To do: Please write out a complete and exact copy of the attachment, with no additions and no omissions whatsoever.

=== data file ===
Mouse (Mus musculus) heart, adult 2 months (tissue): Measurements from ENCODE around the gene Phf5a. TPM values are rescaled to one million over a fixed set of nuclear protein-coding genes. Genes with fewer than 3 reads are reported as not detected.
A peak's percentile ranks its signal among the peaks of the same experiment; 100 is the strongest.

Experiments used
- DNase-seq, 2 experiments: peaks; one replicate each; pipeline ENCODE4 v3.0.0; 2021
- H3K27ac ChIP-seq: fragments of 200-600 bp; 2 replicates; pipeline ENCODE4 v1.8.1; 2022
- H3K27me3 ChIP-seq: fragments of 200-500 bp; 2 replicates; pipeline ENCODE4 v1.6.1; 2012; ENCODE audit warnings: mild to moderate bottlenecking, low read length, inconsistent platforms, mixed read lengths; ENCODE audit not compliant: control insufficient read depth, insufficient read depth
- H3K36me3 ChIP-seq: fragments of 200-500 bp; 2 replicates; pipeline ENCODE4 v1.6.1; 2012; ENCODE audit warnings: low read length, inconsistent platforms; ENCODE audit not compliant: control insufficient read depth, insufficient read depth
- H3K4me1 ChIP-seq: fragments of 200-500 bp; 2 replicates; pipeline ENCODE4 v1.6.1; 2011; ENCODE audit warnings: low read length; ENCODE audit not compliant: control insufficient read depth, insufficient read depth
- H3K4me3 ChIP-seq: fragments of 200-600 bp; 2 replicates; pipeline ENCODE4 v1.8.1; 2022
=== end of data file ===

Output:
Mouse (Mus musculus) heart, adult 2 months (tissue): Measurements from ENCODE around the gene Phf5a. TPM values are rescaled to one million over a fixed set of nuclear protein-coding genes. Genes with fewer than 3 reads are reported as not detected.
A peak's percentile ranks its signal among the peaks of the same experiment; 100 is the strongest.

Experiments used
- DNase-seq, 2 experiments: peaks; one replicate each; pipeline ENCODE4 v3.0.0; 2021
- H3K27ac ChIP-seq: fragments of 200-600 bp; 2 replicates; pipeline ENCODE4 v1.8.1; 2022
- H3K27me3 ChIP-seq: fragments of 200-500 bp; 2 replicates; pipeline ENCODE4 v1.6.1; 2012; ENCODE audit warnings: mild to moderate bottlenecking, low read length, inconsistent platforms, mixed read lengths; ENCODE audit not compliant: control insufficient read depth, insufficient read depth
- H3K36me3 ChIP-seq: fragments of 200-500 bp; 2 replicates; pipeline ENCODE4 v1.6.1; 2012; ENCODE audit warnings: low read length, inconsistent platforms; ENCODE audit not compliant: control insufficient read depth, insufficient read depth
- H3K4me1 ChIP-seq: fragments of 200-500 bp; 2 replicates; pipeline ENCODE4 v1.6.1; 2011; ENCODE audit warnings: low read length; ENCODE audit not compliant: control insufficient read depth, insufficient read depth
- H3K4me3 ChIP-seq: fragments of 200-600 bp; 2 replicates; pipeline ENCODE4 v1.8.1; 2022